To relate this to work (and JISC CETIS) I could point out that values include educational values, which are vital to learners’ engagement in educational processes.

LSE SSIT 7 workshop, 2007-03-19

The LSE’s SSIT 7 workshop “Identity in the Information Society: Security, Privacy, The Future” took place 2007-03-19 and 20 (Monday and Tuesday).Well, it was certainly a change for me to attend an event where there is no one who I have met before, and where my badge, declaring “JISC CETIS Portfolio SIG” drew curiosity but no recognition. The usual suspects were absent. And it’s refreshing to be reminded that there are a whole lot of people out there interested in identity coming from different starting points.

One of the starting points, relating to the venue at LSE, was the political slant. Human rights good, government interference bad; social workers good, information systems – well, if not entirely bad, then certainly highly suspect of being tools in the hands of an oppressive government. Confronted with what seemed to me like ancient lefty attitudes, I didn’t know whether to laugh, cry, or just throw in a couple of questions into the pot. I tried the last, but to little effect I think.

What did puzzle and disappoint was that this workshop seemed to be put together on the premise that people wanted to get together to join in criticism for anything that could remotely be associated with surveillance and control, and in particular identity cards and databases with personal information, but neither to accept any positive reasons why these things should be put forward in the first place, nor to offer any constructive alternatives. The spectre of Orwell’s 1984 still seems to have the power to deprive people of many of their critical faculties, despite times having moved on. Why don’t people bother at least to suggest ways in which the feared technology could be kept more under control?

Bruce Schneier seemed to fit well into this mould. I felt there was an element of scaremongering, and I couldn’t discern much by way of serious analysis. I look forward to having a look at his newsletter, “Crypto-Gram“, to find the constructive and valuable things that I didn’t get from this presentation. A serious point of criticism I have relates to his view of law. If we want protection, we must have laws that enact that protection, he seemed to be suggesting. But since when have criminals, and particularly organised criminals, respected laws? Laws do “change the dynamic” for law-abiding citizens, but I’d say that law-abiding citizens aren’t the main problem.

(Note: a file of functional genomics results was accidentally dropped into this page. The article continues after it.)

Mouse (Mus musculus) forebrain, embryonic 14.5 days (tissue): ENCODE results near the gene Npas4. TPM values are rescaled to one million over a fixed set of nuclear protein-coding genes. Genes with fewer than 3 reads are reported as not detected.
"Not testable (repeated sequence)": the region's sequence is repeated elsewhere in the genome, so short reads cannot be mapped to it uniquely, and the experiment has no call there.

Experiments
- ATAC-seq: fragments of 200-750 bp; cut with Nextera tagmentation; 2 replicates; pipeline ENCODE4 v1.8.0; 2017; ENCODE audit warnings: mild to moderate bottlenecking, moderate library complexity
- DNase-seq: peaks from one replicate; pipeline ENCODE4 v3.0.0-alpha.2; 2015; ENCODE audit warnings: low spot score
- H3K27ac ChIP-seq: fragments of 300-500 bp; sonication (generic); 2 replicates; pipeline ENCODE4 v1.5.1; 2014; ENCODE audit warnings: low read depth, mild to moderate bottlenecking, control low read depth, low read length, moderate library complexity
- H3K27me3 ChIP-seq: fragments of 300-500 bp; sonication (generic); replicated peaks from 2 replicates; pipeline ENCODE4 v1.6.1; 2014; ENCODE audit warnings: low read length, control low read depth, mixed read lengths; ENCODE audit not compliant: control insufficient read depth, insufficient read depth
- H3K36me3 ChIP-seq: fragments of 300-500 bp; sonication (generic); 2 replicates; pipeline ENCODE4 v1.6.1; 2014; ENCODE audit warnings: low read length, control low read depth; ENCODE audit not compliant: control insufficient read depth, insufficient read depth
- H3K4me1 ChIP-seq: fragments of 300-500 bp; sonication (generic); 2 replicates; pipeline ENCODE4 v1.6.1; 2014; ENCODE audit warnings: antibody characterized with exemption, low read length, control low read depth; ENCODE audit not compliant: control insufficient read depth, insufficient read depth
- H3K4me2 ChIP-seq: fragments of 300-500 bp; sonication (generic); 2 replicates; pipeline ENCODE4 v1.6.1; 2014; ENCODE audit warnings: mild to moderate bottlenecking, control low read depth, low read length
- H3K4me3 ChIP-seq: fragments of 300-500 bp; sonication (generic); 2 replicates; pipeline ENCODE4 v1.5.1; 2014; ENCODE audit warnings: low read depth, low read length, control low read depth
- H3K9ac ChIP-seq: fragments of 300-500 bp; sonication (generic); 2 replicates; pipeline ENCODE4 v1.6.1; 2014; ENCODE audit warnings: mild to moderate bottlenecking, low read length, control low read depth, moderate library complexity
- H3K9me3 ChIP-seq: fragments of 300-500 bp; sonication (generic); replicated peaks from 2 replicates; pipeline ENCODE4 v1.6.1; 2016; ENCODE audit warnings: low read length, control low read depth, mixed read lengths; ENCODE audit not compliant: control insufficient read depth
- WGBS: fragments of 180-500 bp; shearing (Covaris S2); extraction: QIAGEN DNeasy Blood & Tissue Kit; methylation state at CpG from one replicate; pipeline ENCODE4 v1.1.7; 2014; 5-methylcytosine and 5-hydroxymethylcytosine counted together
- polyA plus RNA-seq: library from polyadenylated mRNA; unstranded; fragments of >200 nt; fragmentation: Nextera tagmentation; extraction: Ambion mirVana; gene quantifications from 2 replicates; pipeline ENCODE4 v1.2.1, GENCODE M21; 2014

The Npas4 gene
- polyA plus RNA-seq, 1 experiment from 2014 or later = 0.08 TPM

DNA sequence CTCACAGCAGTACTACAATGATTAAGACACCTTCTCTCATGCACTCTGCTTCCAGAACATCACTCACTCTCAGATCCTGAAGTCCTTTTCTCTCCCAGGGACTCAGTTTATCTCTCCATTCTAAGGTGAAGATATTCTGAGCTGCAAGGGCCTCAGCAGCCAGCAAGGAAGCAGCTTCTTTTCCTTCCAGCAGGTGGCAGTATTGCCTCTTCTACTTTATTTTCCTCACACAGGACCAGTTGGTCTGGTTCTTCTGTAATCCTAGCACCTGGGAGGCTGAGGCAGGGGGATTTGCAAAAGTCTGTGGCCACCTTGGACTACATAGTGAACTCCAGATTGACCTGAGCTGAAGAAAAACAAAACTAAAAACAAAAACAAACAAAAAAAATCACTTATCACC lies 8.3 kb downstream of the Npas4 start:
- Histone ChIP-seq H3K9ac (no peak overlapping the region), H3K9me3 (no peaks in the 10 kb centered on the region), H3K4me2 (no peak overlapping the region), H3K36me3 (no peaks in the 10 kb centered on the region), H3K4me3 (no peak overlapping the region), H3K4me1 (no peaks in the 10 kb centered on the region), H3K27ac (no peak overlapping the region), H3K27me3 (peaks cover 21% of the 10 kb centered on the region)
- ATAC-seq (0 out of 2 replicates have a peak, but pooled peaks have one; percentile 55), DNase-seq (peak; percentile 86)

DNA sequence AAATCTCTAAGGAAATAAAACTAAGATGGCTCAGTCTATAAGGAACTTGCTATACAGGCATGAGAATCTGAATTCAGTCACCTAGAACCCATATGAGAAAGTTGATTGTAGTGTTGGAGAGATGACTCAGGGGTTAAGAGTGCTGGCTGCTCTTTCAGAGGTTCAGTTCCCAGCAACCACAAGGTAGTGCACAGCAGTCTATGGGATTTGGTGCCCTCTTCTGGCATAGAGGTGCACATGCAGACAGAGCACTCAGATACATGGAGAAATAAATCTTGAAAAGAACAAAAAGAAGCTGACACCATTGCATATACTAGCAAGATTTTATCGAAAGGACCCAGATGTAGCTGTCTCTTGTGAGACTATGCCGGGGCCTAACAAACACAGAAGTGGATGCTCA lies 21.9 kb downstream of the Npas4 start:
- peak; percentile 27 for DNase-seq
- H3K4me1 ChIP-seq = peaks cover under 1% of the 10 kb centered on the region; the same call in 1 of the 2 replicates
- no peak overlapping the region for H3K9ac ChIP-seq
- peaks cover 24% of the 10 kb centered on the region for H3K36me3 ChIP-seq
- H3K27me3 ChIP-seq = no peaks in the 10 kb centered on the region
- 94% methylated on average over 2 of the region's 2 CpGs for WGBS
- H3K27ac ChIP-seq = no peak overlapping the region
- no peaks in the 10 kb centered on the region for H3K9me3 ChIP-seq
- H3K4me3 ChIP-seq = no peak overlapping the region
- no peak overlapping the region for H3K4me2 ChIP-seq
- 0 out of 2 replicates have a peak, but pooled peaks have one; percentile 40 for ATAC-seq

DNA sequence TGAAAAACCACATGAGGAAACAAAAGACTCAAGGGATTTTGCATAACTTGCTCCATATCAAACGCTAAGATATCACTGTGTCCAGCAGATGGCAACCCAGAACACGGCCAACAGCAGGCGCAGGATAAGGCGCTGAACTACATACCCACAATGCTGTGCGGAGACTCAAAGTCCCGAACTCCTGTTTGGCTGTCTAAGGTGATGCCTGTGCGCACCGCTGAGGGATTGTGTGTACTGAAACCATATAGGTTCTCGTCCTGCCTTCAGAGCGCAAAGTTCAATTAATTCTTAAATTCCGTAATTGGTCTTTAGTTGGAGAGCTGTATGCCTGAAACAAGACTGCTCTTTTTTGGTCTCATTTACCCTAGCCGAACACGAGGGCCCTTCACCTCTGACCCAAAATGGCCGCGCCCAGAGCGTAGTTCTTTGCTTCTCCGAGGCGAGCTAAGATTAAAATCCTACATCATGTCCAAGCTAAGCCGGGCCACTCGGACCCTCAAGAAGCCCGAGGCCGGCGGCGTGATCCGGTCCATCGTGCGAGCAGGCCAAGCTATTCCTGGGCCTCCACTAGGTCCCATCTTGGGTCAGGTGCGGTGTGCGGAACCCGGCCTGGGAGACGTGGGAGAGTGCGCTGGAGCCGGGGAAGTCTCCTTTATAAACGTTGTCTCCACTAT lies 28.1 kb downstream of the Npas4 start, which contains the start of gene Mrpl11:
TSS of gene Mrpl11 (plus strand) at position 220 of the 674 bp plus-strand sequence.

Bruce thought that the idea of the “death of privacy” was overrated. But what exactly, I started to wonder, is this “privacy” that people champion? Do people want to interact with the information society by withholding all information about themselves, and being asked every time for their permission to access every smallest piece of it? That would seem pretty shortsighted and timewasting to me: the thought wasn’t mentioned in any case.

The next speakers were at least very stimulating and entertaining. Simon Davies and Gus Hosein (of Privacy International as well as visiting fellows of LSE) seem to have made a bit of a career out of challenging the government specifically about the Identity Card proposals. Nice to see some material reported that could have come out of Private Eye.

The highlight of the day for me came in the afternoon, when I was about to give up hope of anything solidly interesting. Prof Brian Collins is the Department of Transport’s Chief Scientific Advisor, with a distinguished earlier career. He gave a thoroughly professional presentation on some of the technical pitfalls and challenges associated with Identity Management. He sees no reason why people should not use multiple identities, allied to an assumption of minimum disclosure. I hope his slides become available to prompt more recall.